From these preliminary reflections on the “human miracle” of China, that will be celebrated by the Chinese Communist Party in July this year, we can draw out the following lessons. First, our attempts to grow more rapidly and, more importantly, to eradicate poverty, have not been very successful in the past 20 or so years because we failed to start, as China did, with the prerequisite of rural and agricultural progress as a foundation of high and inclusive growth. Fortunately, there are signs that under the leadership of Secretary William Dar, our agricultural sector is showing signs of significant improvements in the food and agribusiness sector (which managed to grow during some quarters even amidst the catastrophic drop in GDP last year).

We should make sure that we will continue to have the right leadership in both the Department of Agriculture and the Department of Agrarian Reform in the coming years. Second, we should support the initiative of Speaker Lord Allan Velasco and his colleagues in the House of Representatives to convince three-fourths of the Senate to amend the restrictive economic provisions in the Philippine Constitution of 1987 so that, like China, we can accelerate our economic growth to the range of 8% to 10% of annual GDP growth after the pandemic. Thus, we can emulate the way the Chinese economy was able to attract massive foreign direct investments during their critical stage of economic take-off during the 1980s and 1990s. These FDIs can do much to generate the necessary funds which the Government direly needs to directly target poverty eradication as well as to attract both advanced technology and skilled professionals who will help us especially during the transition of our country towards a fully digitalized economy.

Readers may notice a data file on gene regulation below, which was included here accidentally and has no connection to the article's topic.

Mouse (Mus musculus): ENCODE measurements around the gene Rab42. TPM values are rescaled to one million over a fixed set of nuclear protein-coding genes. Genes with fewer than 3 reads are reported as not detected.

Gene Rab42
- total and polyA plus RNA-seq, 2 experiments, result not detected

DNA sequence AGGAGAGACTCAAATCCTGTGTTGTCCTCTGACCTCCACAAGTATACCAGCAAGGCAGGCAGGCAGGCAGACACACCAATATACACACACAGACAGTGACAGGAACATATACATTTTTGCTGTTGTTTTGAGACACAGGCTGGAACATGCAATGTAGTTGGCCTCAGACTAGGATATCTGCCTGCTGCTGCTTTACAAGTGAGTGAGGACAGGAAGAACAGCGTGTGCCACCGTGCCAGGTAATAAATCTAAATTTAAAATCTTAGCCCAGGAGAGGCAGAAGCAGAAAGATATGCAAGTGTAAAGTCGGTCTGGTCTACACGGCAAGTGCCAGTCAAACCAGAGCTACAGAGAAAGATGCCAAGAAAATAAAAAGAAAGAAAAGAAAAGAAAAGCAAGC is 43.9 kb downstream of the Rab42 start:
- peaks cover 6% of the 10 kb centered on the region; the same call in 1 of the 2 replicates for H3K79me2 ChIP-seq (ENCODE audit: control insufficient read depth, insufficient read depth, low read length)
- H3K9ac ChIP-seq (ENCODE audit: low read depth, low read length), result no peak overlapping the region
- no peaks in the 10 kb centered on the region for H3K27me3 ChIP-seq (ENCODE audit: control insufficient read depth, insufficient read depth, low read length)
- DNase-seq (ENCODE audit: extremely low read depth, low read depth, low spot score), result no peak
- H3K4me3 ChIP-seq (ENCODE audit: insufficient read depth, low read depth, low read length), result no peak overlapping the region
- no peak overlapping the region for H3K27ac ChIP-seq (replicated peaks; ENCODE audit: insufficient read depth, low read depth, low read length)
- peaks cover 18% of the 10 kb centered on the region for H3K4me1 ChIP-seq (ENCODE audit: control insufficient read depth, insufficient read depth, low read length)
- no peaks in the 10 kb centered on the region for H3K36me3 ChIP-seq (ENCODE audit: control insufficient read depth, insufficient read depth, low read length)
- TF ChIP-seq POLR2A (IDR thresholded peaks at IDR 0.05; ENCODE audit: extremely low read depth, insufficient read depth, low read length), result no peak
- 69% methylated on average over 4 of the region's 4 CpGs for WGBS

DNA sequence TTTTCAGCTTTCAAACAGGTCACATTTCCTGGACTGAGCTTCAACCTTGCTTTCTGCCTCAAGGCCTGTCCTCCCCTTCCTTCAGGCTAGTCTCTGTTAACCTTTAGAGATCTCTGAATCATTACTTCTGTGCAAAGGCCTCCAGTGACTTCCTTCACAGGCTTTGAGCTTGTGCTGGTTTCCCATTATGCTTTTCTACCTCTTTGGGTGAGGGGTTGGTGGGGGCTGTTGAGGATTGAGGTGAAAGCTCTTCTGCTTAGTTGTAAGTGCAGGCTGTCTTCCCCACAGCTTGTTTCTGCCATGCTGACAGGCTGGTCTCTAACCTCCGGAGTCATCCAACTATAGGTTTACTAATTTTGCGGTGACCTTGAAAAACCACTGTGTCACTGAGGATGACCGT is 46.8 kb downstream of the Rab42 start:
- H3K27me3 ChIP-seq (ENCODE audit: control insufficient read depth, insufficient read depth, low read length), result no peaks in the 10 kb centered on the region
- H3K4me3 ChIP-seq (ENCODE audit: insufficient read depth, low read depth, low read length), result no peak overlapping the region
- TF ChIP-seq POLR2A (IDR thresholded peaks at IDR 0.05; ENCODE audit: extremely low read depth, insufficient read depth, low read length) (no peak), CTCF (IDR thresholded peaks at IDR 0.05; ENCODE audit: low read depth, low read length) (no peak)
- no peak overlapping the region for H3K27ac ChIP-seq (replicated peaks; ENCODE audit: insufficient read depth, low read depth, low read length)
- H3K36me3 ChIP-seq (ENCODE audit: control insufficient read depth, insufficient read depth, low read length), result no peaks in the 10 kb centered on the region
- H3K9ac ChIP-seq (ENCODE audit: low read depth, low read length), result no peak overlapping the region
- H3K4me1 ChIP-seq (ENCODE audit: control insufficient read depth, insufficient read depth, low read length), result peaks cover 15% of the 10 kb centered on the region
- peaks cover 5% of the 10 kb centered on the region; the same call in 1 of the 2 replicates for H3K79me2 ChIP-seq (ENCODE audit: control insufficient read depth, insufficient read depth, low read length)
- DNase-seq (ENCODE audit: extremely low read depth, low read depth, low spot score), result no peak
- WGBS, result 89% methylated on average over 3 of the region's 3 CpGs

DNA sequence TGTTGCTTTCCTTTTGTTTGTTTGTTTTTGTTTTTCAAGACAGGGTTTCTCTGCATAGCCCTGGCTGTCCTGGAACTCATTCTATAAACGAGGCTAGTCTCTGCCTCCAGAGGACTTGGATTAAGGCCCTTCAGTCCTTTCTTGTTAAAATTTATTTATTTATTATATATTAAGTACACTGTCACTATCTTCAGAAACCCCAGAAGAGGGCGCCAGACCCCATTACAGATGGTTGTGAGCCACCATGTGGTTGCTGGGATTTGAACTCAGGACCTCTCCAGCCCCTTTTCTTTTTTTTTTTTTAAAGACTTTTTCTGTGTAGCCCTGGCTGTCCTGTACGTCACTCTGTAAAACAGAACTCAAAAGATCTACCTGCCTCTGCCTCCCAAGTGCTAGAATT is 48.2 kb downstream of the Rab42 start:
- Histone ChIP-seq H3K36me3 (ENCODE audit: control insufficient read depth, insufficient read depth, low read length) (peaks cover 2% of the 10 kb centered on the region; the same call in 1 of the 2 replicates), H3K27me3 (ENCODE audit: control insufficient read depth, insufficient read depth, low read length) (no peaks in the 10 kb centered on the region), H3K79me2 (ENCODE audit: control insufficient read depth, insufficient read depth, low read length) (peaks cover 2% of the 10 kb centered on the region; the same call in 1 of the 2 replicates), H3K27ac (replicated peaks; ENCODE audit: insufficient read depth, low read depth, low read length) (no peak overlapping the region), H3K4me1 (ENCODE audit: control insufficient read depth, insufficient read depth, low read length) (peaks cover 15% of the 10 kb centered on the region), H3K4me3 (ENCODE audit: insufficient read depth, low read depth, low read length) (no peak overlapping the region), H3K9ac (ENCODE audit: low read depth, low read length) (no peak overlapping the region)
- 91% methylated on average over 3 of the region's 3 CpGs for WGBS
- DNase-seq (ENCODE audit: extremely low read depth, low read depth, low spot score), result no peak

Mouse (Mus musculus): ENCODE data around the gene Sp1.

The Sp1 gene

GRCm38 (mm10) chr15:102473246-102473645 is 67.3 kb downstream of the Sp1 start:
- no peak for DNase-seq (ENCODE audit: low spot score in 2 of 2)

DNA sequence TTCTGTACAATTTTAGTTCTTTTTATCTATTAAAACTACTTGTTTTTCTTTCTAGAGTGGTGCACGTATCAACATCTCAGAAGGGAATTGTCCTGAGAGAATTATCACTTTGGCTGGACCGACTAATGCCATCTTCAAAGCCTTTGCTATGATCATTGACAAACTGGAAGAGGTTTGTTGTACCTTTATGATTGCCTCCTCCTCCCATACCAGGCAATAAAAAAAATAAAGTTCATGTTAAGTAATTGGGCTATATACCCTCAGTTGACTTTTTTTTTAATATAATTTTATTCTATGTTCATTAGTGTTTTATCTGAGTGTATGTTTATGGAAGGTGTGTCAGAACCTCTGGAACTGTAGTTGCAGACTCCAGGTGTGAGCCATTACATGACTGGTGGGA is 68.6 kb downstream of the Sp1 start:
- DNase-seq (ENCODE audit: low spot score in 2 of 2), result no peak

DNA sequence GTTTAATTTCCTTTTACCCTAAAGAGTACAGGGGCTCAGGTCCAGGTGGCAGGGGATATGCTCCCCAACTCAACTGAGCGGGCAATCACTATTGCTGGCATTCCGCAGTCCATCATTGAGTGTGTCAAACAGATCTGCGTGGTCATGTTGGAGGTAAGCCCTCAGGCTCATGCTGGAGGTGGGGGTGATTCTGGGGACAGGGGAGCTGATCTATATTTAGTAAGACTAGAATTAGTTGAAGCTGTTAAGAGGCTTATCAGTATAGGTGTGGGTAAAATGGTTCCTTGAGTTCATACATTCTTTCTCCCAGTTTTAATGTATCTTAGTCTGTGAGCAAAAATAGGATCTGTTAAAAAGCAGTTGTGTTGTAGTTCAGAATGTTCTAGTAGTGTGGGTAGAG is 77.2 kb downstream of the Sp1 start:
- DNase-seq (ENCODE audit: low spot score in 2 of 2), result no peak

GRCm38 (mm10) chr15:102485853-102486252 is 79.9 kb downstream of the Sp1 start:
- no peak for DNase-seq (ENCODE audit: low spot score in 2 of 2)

Bernardo M. Villegas has a Ph.D. in Economics from Harvard, is Professor Emeritus at the University of Asia and the Pacific, and a Visiting Professor at the IESE Business School in Barcelona, Spain. He was a member of the 1986 Constitutional Commission.